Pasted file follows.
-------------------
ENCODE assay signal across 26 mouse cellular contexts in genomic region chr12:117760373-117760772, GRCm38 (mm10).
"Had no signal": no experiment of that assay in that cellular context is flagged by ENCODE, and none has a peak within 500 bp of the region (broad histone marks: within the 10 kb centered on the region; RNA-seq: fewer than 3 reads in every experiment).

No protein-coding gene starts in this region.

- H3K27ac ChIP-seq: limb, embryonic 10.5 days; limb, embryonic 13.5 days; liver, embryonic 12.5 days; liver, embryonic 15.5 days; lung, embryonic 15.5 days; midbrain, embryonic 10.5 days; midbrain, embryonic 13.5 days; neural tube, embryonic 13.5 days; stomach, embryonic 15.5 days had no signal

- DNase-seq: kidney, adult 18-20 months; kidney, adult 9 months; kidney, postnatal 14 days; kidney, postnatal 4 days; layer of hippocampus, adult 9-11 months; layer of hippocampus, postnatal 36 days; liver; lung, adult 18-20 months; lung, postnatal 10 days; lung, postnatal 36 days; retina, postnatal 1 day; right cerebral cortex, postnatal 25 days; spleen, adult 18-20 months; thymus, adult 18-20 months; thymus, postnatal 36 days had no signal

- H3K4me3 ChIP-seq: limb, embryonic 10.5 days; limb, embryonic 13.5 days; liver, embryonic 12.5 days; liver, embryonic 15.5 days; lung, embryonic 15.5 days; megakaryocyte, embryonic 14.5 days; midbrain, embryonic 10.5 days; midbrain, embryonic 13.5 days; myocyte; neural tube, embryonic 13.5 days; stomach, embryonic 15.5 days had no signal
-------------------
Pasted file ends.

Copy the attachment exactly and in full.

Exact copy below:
ENCODE assay signal across 26 mouse cellular contexts in genomic region chr12:117760373-117760772, GRCm38 (mm10).
"Had no signal": no experiment of that assay in that cellular context is flagged by ENCODE, and none has a peak within 500 bp of the region (broad histone marks: within the 10 kb centered on the region; RNA-seq: fewer than 3 reads in every experiment).

No protein-coding gene starts in this region.

- H3K27ac ChIP-seq: limb, embryonic 10.5 days; limb, embryonic 13.5 days; liver, embryonic 12.5 days; liver, embryonic 15.5 days; lung, embryonic 15.5 days; midbrain, embryonic 10.5 days; midbrain, embryonic 13.5 days; neural tube, embryonic 13.5 days; stomach, embryonic 15.5 days had no signal

- DNase-seq: kidney, adult 18-20 months; kidney, adult 9 months; kidney, postnatal 14 days; kidney, postnatal 4 days; layer of hippocampus, adult 9-11 months; layer of hippocampus, postnatal 36 days; liver; lung, adult 18-20 months; lung, postnatal 10 days; lung, postnatal 36 days; retina, postnatal 1 day; right cerebral cortex, postnatal 25 days; spleen, adult 18-20 months; thymus, adult 18-20 months; thymus, postnatal 36 days had no signal

- H3K4me3 ChIP-seq: limb, embryonic 10.5 days; limb, embryonic 13.5 days; liver, embryonic 12.5 days; liver, embryonic 15.5 days; lung, embryonic 15.5 days; megakaryocyte, embryonic 14.5 days; midbrain, embryonic 10.5 days; midbrain, embryonic 13.5 days; myocyte; neural tube, embryonic 13.5 days; stomach, embryonic 15.5 days had no signal